Asynchronous children who are constantly hounded for the ‘lack of effort’ are very lonely children and it is no surprise that they feel - angry, enclosed - empty, and – not accepted.

At the DAI™ these are the children who describe themselves as tense, restless and anxious. In the month of June 2015 we had a mother who sent her child away to a boarding school and while the parents were very happy, the child whispered in our ear “I cry everyday at meal times”. Why? Because “ I am different”

This page below was written by two different children who cam to us in June 2015 and who said that they ‘felt different’.

Your dyslexic and asynchronous child is building a foundation of negative outlook, dissatisfaction and pessimism. It is no wonder then that these children are worn out for no special reason, and that their strength often seems to drain away from them when they have to go to school.

This Asynchronity increases the despondency, which is apparent in this evidence from children and contrasts with the hyperactivity, which can be engendered by the anxiety they feel.

A dyslexic child may well face three options. First, his awareness about himself may arouse motivation for discovering ways how he can sustain his academic output but then - diminish motivation for other tasks. Secondly, his isolation and Asynchronity may be arousing yet interfere with the effective channeling of his energies to complete tasks – because he does not know how to channelize his cognitive energy. Thirdly, being ‘out of sync’ or dyslexic may have different motivational properties over time for different children.

We believe that maybe having perceived control over one's learning abilities motivates children to seek ways of alleviating their situation further, but it is equally plausible, that your daughters dyslexia may influence the fluctuation in her motivational state more than its - average level and she may see saw between bouts of intense effort and abject despair and giving up which would be - periods of high and low motivational arousal.

The diversity of neurological factors that precipitate and perpetuate Learning disabilities like dyslexia are so many, that no single cure-all is likely to be found, but sensible intervention and proactive steps by parents may be useful when employed on time.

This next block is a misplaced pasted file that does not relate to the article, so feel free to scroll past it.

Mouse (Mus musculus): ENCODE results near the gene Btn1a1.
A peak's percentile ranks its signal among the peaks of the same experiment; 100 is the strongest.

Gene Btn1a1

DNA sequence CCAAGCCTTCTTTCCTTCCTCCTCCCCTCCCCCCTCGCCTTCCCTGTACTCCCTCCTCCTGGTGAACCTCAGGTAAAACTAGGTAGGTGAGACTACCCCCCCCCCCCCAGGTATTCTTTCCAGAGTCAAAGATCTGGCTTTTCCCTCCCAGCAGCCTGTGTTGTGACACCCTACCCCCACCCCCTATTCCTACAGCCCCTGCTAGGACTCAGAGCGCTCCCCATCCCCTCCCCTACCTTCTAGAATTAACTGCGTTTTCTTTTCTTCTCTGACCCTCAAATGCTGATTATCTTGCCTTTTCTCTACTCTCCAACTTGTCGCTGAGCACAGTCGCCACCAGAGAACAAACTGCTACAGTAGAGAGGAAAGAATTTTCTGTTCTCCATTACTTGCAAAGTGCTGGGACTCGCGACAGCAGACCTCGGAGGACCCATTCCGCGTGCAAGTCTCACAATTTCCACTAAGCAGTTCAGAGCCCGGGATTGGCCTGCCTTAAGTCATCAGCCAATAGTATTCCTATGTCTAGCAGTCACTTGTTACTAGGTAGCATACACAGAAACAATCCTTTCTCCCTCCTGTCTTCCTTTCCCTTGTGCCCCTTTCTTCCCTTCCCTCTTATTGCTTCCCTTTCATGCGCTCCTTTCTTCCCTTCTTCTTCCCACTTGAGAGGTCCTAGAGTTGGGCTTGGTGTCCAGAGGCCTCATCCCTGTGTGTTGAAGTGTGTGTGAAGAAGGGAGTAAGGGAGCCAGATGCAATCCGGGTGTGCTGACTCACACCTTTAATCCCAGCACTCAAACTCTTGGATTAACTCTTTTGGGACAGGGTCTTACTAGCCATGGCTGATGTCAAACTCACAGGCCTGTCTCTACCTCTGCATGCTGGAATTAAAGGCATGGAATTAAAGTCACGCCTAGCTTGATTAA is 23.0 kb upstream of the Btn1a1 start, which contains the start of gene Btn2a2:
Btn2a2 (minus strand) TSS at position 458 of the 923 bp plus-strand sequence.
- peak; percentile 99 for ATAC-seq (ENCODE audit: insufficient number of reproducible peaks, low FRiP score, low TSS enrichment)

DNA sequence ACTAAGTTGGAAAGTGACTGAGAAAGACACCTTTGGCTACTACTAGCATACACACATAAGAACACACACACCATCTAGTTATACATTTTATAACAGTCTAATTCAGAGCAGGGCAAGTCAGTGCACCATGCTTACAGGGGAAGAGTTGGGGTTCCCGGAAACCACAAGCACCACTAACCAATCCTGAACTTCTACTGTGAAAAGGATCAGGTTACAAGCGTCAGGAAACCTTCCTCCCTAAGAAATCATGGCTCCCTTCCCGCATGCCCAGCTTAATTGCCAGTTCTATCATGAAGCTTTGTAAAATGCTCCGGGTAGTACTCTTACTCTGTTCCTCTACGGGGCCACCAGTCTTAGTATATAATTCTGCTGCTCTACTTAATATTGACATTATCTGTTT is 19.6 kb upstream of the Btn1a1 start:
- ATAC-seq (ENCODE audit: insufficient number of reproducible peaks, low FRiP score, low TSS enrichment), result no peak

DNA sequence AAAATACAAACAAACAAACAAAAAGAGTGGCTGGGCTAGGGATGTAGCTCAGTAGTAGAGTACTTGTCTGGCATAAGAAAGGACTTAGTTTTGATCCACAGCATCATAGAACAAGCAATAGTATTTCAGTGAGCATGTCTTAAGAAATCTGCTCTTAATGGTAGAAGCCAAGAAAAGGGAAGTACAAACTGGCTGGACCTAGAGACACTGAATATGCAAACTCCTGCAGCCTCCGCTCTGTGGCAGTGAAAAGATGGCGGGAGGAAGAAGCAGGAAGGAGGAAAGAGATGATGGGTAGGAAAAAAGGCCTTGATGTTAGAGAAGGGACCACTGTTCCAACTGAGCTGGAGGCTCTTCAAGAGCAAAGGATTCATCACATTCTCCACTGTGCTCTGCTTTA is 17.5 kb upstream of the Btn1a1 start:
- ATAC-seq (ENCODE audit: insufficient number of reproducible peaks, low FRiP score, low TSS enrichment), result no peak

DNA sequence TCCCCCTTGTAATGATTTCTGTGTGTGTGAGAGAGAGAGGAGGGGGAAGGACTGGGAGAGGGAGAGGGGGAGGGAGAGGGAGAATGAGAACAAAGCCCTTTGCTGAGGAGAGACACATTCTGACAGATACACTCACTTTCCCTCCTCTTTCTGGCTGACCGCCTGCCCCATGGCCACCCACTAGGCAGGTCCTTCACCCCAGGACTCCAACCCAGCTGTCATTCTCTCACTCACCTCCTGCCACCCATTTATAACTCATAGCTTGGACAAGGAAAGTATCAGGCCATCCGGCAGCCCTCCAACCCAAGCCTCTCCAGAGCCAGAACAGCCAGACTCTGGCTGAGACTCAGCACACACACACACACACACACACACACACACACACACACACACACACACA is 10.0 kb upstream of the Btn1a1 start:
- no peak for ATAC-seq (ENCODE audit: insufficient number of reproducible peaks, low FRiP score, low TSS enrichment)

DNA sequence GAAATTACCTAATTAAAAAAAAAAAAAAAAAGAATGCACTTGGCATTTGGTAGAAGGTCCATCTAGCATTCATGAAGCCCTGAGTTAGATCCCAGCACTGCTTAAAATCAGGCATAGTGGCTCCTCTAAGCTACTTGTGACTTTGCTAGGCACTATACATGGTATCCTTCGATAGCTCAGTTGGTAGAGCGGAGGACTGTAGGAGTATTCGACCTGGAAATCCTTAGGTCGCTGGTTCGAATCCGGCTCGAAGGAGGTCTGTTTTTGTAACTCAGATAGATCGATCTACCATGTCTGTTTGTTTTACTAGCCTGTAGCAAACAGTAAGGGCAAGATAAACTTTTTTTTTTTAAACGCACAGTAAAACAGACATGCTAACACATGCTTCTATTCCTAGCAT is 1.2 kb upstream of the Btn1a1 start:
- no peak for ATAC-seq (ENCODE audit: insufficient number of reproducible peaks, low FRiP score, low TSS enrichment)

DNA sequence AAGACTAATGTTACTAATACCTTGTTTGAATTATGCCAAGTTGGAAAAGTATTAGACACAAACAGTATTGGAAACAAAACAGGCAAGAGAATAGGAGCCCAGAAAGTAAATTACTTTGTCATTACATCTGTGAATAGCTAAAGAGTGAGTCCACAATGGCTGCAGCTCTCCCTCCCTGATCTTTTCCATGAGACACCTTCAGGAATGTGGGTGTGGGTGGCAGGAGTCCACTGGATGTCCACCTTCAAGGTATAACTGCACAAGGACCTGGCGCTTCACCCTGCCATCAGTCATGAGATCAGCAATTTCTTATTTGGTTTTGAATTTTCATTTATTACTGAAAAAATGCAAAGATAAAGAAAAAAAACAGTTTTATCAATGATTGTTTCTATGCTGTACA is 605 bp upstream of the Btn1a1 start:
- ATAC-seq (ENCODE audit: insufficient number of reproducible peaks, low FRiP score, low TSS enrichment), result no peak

The most important step a father can take for his child is to ensure that he acknowledges the problem and helps ensure that interventions should be tailored to the specific problems of the child.

So a comprehensive analysis of the antecedents of the Learning Disability whether Dyslexia or any other cognitive delay needs to be done on a priority basis and this will facilitate the design of successful therapeutic interventions.

Second, interventions to help the child who is out of synchronity in the school and socially may need to consider the childs own explanations for the causes of her distress. Society and all too often educators driven by the pressure of the academic curriculum and the institutions - often underestimate the importance of situational causes of issues like Dyslexia and other learning disabilities and overestimate the role of cognitive factors. The Dyslexia Association of India™ observes this tendency to be especially clear in cases where Asynchronity in whatever form is severe and enduring.

While cognition plays a crucial role in performance, Asynchronity which develops into a Learning Disability usually results from a poor match between the individual's interests, social skills – his personal characteristics and his or her social environment.

Children with dyslexia have been known to underestimate the potential changeability of the causes of their learning disability. Children – left alone and with no guidance can focus on irrevocable precipitating events like consistent low grades - rather than on factors that can facilitate the development of a new, more satisfactory school life. We would advise directing children’s attention to factors they can control.

Lastly as a father you have to ensure that your dyslexic and out of sync child should be encouraged to view his world more positively. Some degree of negativism may reflect the reality of their situations, but some of it is undoubtedly due to a negativity bias on how they are singled out at school. If we can curb negative perceptions we should be able to help children overcome their perception of being different.

Interventions like the Dyslexia Association of India™ T.R.A.I.N™ Neuroplasticity programme which are aimed at specific problems such as neural rewiring or cognitive enhancement are – we believe more effective than interventions directed more globally at Dyslexia and other forms of Asynchronity.

Be clear- Dyslexia is an unpleasant and widespread experience. It is also associated with a variety of social problems, such as juvenile delinquency, alcohol abuse and social isolation.

The earlier we understand our children’s difficulties, their differences, their uniqueness, their Asynchronity, their way of thinking, their strengths and areas of normative weakness, the faster we shall be able to find the correct resources to single out what the main issue may be and how and what we have to do to help our son or daughter integrate into the mainstream of life.

To understand whether your child is suffering silently from a sense of being out of synchronity in the school and a feeling of being left behind which is making no sense to her or him - make an appointment with the DAI™ please call us on +91 – 8826022886

Or e mail us for an appointment on


As at the Dyslexia Association of India™ we have a strict policy to comprehensively check and diagnose only one child per day.

Any payment that is made for your appointment at the DAI™ qualifies for exemption from Income Tax (IT) and parents are provided a Section 80G receipt so that they can use it when filing their Income Tax Returns.

* Opinions and information expressed by the DAI™ are equivocal, reflect personal observations and ideas and are equivocally personal to the researchers and specific to the organization.